Rainfall overnight on Wednesday in Brisbane has equalled what it has received in the past six months, with a major thunderstorm bringing more than 100 millimetres to some parts of the city.
East Brisbane had the biggest falls with 130 millimetres – 112 millimetres of that recorded in one hour – while Brisbane city had 100 millimetres.
About 29,000 homes were left without power and there were 208,000 lightning strikes.
Queensland Fire and Emergency Services duty manager of operation Brett Finnis said crews responded to more than 100 calls for assistance, mostly for alarms, minor-flooding and electrical issues.
He said flash flooding in some areas of the city took many drivers by surprise, with nine calls for help. No swift-water rescues were required.
“It was very rapid, the water, the volume of jobs we were being called to, it was essentially like flicking a light switch,” he said.
“It was quite the intense flurry of work, and it does signal for this season, as with the bushfires, there’s something that’s different this season.”
About 70 calls made to the State Emergency Service, mostly for roof damage.
More storms to come
Bureau of Meteorology senior forecaster Michael Knepp said more storms could be on the way in coming days.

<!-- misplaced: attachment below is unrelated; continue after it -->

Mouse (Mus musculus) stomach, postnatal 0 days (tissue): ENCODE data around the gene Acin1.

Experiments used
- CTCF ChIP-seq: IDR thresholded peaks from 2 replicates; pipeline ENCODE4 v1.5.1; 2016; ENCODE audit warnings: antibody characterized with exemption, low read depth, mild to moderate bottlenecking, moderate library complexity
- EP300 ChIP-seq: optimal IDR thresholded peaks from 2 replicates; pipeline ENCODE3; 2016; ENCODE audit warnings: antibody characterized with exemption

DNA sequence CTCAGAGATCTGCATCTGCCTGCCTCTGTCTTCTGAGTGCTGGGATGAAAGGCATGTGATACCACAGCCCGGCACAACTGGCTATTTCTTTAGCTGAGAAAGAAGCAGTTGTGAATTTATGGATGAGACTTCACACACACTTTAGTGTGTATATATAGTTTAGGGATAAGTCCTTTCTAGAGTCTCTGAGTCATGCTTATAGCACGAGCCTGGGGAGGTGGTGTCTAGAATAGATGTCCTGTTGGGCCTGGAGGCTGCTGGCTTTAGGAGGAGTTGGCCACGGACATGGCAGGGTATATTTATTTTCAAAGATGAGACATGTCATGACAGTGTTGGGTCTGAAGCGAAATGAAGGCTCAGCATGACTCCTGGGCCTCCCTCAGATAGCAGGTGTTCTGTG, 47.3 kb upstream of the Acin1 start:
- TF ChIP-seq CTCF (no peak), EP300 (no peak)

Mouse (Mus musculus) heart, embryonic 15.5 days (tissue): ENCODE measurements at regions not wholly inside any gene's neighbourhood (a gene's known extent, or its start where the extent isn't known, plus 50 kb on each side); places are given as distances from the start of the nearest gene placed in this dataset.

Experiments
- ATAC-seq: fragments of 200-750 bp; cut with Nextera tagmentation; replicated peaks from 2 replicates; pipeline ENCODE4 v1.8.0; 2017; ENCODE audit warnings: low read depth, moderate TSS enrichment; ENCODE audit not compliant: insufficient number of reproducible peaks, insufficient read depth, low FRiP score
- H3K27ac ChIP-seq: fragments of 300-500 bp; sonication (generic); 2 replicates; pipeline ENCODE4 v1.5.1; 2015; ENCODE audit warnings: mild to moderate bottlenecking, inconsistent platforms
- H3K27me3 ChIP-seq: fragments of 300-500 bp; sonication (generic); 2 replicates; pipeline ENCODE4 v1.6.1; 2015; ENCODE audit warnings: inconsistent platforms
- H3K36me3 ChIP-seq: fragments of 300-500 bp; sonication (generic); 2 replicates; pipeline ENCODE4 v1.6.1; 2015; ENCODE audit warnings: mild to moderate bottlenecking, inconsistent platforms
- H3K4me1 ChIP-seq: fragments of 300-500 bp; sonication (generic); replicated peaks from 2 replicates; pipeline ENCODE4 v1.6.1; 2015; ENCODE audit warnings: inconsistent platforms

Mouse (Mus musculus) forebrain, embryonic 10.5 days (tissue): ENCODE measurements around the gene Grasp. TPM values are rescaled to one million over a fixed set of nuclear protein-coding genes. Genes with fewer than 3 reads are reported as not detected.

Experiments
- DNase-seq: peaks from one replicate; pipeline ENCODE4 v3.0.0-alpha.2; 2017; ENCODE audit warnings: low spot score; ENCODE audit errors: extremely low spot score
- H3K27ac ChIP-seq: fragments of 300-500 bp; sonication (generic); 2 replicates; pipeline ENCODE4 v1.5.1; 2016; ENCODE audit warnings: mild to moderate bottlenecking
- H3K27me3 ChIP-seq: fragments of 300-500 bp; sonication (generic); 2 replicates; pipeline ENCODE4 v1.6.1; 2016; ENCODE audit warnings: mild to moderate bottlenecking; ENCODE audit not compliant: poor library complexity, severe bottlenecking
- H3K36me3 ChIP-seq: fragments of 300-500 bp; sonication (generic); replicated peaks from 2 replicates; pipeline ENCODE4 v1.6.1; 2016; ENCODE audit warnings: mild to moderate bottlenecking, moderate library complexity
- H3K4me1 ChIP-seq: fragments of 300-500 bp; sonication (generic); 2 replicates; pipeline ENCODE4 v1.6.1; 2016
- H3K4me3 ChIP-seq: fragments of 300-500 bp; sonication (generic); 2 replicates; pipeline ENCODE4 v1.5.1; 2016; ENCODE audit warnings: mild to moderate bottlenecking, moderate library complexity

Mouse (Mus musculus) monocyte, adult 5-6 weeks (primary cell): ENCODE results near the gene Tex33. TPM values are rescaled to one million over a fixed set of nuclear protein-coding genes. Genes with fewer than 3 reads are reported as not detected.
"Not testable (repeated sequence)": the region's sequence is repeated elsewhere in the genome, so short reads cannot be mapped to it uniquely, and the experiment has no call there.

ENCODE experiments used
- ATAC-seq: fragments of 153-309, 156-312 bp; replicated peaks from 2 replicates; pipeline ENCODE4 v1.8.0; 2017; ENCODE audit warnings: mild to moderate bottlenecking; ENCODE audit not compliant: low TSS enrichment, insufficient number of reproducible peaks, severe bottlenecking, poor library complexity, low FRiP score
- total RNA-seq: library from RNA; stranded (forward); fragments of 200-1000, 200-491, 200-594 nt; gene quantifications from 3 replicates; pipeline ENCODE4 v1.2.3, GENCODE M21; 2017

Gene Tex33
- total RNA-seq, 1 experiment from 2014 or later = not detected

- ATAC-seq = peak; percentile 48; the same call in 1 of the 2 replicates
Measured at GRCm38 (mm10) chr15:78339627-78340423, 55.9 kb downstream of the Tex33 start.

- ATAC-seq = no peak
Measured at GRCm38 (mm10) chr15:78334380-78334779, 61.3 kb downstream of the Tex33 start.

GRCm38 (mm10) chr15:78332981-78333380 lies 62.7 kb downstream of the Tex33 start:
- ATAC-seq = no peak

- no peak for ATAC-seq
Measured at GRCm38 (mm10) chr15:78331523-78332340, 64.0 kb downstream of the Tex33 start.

“It looks like maybe our seasons have switched from fire season to storm season,” he said.
“The amount of rain we had last night in Brisbane has equalled the amount of rain we have had in the past six months and almost all of that fell in one hour.”
He said the rain was mostly localised, with parts of the Sunshine Coast and Gold Coast missing out.
But golf-ball sized hail was recorded east of Warwick, and at Applethorpe, before the cell tracked towards Brisbane.
Mr Knepp said gauges at Amberley, Archerfield and Brisbane airports recorded wind gusts of 60-70km/h.
“I have no doubt there were stronger wind gusts than that in our area,” he said.
“Those three airports missed the strongest gusts, and I have no doubt there would have been some trees down in some areas.”
He said there could be more storms on Thursday, and possibly again on Friday depending on a southerly change.
“If [the southerly change] comes through early in the morning, it more than likely will be north of [Brisbane], but if it comes through in the afternoon we’re going to have another round of severe thunderstorms,” he said.
“Those storms today will be moving a little bit quicker … so we’ll see storms developing out to the west in the afternoon and they’re more likely to move through [Brisbane] just because they’re going to be moving a little bit quicker.
“Maybe not quite like we saw [on Wednesday night], but if we do get a super cell or two you can still see very intense rainfall in a very short period of time, so you could see 50 millimetres in 20 to 30 minutes.”
He said there was also a chance Saturday and Sunday could bring storms.
“There’s potential we could see five days of storms,” he said.
Earlier this week the Queensland government declared the majority of the state’s south-east was in drought.
Eight shires and councils – the Fraser Coast, Moreton Bay, Sunshine Coast, Noosa, Gympie, Redlands, Gold Coast and Logan – joined 37 other drought-declared local government areas.
More than two-thirds of Queensland is officially in drought, with only northern parts of the state and Brisbane drought-free.